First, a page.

Racialized Consciousness

Mapping the Genealogy of Racial Identity and Manifestations in Socio-Political Discourses

by Baudelaire Ulysse (Author)
©2018 Monographs XVI, 222 Pages


Racialized Consciousness discusses how race, as an invention, has had profound consequences on the economic, political, and social conditions of humans across the world, particularly in the United States. Today, it continues to manifest in those conditions while shaping in no uncertain terms the way Americans view and interact with each other. Racialized Consciousness aims to supplement the extant body of literature by drawing the readers’ attention to the salient factors that compel them to embrace, more often than not, race as their primary purveyor of identity. Each chapter of Racialized Consciousness unfolds with a diachronic juxtaposition of racially motivated events, political developments, and historical and legal documents in symbiotically dialectical dialogues. Critical race theories both mediate and assess the extent to which their racialized consciousness has been liberated or deepened, either symbolically or materially. Critical race theories, as informed by the social sciences, legal studies, and social psychology, serve both as a bifocal lens to view and a dialectic interface to examine issues such as racism, xenophobia, anti-Semitism, white supremacy, white nationalism, black nationalism, Chicanos, discrimination, prejudice, slavery, mass incarceration, racial injustice, immigration, and Jim Crow; and concerns such as affirmative action, meritocracy, colorblindness, and micro-aggressions; and legacies of court cases such as Brown v. Board of Education, Plessy v. Ferguson, and Loving v. Virginia. The depth, acuity, multidimensionality, fairmindedness, breadth, lucidity, accessibility, theoretical perspectives, and resourcefulness of this book will expand and deepen discussions in sociology, political science, cultural studies, foundations, and social psychology courses. Students, professors, researchers, and librarians alike will want to read Racialized Consciousness and keep it handy, as they look back into one of most racially charged elections in 2016 and into the future where race, racial identities, and racial politics could potentially become more ubiquitous, complicated, and consequential.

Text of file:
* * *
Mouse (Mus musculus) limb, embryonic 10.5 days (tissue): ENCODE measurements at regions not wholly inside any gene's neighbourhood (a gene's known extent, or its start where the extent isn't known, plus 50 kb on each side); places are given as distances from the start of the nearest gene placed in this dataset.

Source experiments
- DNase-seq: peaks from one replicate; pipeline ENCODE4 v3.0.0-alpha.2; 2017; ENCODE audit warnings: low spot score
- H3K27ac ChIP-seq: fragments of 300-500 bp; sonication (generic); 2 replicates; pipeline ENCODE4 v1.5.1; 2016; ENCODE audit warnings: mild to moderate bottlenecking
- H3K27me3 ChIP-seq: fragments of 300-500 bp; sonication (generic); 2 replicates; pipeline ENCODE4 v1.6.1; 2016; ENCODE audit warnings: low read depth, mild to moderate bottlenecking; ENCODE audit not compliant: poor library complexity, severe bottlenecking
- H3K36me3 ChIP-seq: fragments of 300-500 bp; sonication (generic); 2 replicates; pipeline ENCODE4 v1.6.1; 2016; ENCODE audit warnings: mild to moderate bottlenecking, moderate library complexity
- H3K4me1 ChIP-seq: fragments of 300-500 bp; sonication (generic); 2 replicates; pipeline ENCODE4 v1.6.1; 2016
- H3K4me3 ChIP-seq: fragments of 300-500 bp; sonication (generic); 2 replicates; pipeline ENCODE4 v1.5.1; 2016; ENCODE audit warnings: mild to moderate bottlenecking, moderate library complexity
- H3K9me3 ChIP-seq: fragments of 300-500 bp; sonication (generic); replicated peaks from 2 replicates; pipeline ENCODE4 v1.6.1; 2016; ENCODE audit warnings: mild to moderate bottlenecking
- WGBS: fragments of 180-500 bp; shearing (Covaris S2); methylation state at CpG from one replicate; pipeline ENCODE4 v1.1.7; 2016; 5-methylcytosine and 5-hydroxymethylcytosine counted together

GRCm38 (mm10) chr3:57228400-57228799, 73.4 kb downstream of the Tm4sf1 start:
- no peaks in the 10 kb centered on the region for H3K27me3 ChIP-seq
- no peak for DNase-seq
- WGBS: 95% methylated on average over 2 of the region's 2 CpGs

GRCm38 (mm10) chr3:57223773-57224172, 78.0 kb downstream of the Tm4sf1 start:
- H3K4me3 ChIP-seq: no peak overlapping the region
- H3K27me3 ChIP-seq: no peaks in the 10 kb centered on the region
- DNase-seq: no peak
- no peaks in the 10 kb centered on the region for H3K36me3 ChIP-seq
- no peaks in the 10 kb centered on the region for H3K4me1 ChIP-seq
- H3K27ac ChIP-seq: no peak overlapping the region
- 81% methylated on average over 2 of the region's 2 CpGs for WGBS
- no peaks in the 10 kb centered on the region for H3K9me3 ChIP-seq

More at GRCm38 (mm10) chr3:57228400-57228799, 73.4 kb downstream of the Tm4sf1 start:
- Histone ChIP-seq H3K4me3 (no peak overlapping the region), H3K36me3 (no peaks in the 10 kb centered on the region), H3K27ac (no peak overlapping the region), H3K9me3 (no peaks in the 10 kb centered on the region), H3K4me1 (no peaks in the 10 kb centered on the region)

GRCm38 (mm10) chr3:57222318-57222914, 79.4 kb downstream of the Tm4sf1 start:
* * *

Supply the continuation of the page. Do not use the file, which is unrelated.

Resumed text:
Table Of Contents

  • Cover
  • Title
  • Copyright
  • About the author(s)/editor(s)
  • About the book
  • Advance Praise for Racialized Consciousness
  • This eBook can be cited
  • Table of Contents
  • Acknowledgments
  • Abbreviations
  • Introduction
  • References
  • 1 Weaving Events, Movements, Documents, Theories, and Quotidian News: A Methodology
  • American Fixation on Race
  • Textual Landscape of Race
  • Operational Methodology
  • Race-Based Spatio-Phenomenological Configuration
  • Book Overview
  • References
  • 2 The Politics of Race in Contemporary America
  • U.S. Presidential Elections
  • Republican Resistance to Obama
  • Post-racial Illusion in the Obama Era
  • References